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Posted by ESPN.com's Mike Sando
Count Hall of Famer Deacon Jones among those who think current NFL players would have a hard time functioning under rules as they existed -- or often did not exist -- back in his day.
As Jones told Alan Grant in this Old School column:
"The game today is played from the neck to the waist. But we could hit you from the top of your head to the bottom of your feet. And the quarterback was a wide open situation. I get so pissed off every time I hear Brett Favre say he's played 279 games in a row. I would rather slap my mama than allow a quarterback to play 279 games in a row. Somebody supposed to put him on the ground!"
I've always been a defender of the old-school athletes. Friends I grew up around thought Mike Tyson was the greatest boxer in history. I always thought Muhammad Ali would have embarrassed him. And I knew George Foreman would have knocked him out. I even thought a 40-year-old Foreman would have knocked Tyson out.
But some of these old-school declarations seem to go overboard. I was watching Super Bowl VII late last night, because that's the sort of thing I enjoy, and I really admired the way those guys played. But I also thought Albert Haynesworth or Justin Tuck might have sacked Billy Kilmer every other time Kilmer dropped back to pass.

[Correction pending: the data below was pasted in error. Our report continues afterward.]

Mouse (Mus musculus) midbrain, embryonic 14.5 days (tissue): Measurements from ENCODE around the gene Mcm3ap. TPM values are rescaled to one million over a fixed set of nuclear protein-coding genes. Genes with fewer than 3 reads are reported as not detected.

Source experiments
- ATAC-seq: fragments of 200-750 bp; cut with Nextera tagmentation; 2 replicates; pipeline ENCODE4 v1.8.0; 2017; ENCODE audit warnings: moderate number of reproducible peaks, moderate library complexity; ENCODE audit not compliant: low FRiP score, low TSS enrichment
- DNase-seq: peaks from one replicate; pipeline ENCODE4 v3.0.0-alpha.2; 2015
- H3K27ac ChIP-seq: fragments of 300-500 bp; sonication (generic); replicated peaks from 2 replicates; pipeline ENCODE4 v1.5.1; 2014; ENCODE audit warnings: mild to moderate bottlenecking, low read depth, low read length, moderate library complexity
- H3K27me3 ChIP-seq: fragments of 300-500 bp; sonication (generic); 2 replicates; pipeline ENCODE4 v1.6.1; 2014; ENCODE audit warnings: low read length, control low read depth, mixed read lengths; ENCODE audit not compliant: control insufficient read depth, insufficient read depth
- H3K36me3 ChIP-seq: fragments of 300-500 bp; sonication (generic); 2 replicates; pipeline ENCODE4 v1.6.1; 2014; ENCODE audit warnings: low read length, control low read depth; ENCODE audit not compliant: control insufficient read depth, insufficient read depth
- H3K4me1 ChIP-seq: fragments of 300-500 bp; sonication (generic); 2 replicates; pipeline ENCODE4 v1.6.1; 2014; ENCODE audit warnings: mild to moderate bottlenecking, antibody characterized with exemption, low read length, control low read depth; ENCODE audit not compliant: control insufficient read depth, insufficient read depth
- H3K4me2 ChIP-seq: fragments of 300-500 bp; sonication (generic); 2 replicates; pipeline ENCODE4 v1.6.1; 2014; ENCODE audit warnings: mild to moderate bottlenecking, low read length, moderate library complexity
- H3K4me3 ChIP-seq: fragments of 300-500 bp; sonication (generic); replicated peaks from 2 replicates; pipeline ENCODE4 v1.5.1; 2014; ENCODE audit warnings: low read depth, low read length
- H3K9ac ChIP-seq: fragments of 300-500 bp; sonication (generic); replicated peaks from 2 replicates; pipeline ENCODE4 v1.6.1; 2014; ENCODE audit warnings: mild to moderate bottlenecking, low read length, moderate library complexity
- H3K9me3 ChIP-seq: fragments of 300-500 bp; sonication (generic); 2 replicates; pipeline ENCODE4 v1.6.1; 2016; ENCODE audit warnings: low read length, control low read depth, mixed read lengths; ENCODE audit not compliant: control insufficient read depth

Perhaps that is a misguided view. If it's unfair to compare athletes across eras, then it seems like that thinking should work both ways. We shouldn't discredit the current players just because some of the old-school guys played a certain way. That make sense?
On a somewhat related topic, thanks for the feedback on the previous item about the most-feared players for the teams in this division. I'll run an unedited list of the players you have submitted so far: